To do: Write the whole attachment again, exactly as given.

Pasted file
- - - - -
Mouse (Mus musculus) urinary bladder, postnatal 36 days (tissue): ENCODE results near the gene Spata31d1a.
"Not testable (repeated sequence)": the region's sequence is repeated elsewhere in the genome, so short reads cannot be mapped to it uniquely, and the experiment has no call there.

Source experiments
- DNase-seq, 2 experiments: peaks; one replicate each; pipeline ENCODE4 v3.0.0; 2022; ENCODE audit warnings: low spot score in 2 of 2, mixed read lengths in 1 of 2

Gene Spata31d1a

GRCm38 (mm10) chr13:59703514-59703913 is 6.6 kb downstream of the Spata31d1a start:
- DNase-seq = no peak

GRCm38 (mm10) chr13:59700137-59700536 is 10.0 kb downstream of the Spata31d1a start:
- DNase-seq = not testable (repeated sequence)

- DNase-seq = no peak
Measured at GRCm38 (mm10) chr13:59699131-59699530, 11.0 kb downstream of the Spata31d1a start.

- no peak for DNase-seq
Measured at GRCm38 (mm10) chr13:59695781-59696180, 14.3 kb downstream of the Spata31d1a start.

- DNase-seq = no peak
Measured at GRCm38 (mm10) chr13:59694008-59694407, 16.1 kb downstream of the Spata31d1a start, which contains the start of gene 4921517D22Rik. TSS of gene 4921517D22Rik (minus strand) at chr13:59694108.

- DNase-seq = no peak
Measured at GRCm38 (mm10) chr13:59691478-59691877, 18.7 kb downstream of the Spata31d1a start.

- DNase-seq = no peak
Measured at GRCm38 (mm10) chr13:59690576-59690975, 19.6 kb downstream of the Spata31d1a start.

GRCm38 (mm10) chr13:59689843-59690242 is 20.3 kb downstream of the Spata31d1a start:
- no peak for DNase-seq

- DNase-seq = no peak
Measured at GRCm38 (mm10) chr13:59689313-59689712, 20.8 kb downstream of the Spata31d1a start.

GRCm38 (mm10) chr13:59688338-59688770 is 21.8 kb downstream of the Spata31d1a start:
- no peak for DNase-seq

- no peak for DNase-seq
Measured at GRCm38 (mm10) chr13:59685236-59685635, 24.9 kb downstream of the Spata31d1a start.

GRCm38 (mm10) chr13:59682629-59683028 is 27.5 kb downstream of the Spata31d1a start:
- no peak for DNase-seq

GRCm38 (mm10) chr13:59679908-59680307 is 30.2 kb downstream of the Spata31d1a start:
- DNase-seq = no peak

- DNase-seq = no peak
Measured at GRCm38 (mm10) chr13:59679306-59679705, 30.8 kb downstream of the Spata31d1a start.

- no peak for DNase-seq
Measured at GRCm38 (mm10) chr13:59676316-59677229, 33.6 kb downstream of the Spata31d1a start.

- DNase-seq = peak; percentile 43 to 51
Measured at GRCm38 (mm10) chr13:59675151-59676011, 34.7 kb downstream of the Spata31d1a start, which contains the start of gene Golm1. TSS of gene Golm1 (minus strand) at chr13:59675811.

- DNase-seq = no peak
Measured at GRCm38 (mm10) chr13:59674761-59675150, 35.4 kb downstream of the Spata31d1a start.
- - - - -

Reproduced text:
Mouse (Mus musculus) urinary bladder, postnatal 36 days (tissue): ENCODE results near the gene Spata31d1a.
"Not testable (repeated sequence)": the region's sequence is repeated elsewhere in the genome, so short reads cannot be mapped to it uniquely, and the experiment has no call there.

Source experiments
- DNase-seq, 2 experiments: peaks; one replicate each; pipeline ENCODE4 v3.0.0; 2022; ENCODE audit warnings: low spot score in 2 of 2, mixed read lengths in 1 of 2

Gene Spata31d1a

GRCm38 (mm10) chr13:59703514-59703913 is 6.6 kb downstream of the Spata31d1a start:
- DNase-seq = no peak

GRCm38 (mm10) chr13:59700137-59700536 is 10.0 kb downstream of the Spata31d1a start:
- DNase-seq = not testable (repeated sequence)

- DNase-seq = no peak
Measured at GRCm38 (mm10) chr13:59699131-59699530, 11.0 kb downstream of the Spata31d1a start.

- no peak for DNase-seq
Measured at GRCm38 (mm10) chr13:59695781-59696180, 14.3 kb downstream of the Spata31d1a start.

- DNase-seq = no peak
Measured at GRCm38 (mm10) chr13:59694008-59694407, 16.1 kb downstream of the Spata31d1a start, which contains the start of gene 4921517D22Rik. TSS of gene 4921517D22Rik (minus strand) at chr13:59694108.

- DNase-seq = no peak
Measured at GRCm38 (mm10) chr13:59691478-59691877, 18.7 kb downstream of the Spata31d1a start.

- DNase-seq = no peak
Measured at GRCm38 (mm10) chr13:59690576-59690975, 19.6 kb downstream of the Spata31d1a start.

GRCm38 (mm10) chr13:59689843-59690242 is 20.3 kb downstream of the Spata31d1a start:
- no peak for DNase-seq

- DNase-seq = no peak
Measured at GRCm38 (mm10) chr13:59689313-59689712, 20.8 kb downstream of the Spata31d1a start.

GRCm38 (mm10) chr13:59688338-59688770 is 21.8 kb downstream of the Spata31d1a start:
- no peak for DNase-seq

- no peak for DNase-seq
Measured at GRCm38 (mm10) chr13:59685236-59685635, 24.9 kb downstream of the Spata31d1a start.

GRCm38 (mm10) chr13:59682629-59683028 is 27.5 kb downstream of the Spata31d1a start:
- no peak for DNase-seq

GRCm38 (mm10) chr13:59679908-59680307 is 30.2 kb downstream of the Spata31d1a start:
- DNase-seq = no peak

- DNase-seq = no peak
Measured at GRCm38 (mm10) chr13:59679306-59679705, 30.8 kb downstream of the Spata31d1a start.

- no peak for DNase-seq
Measured at GRCm38 (mm10) chr13:59676316-59677229, 33.6 kb downstream of the Spata31d1a start.

- DNase-seq = peak; percentile 43 to 51
Measured at GRCm38 (mm10) chr13:59675151-59676011, 34.7 kb downstream of the Spata31d1a start, which contains the start of gene Golm1. TSS of gene Golm1 (minus strand) at chr13:59675811.

- DNase-seq = no peak
Measured at GRCm38 (mm10) chr13:59674761-59675150, 35.4 kb downstream of the Spata31d1a start.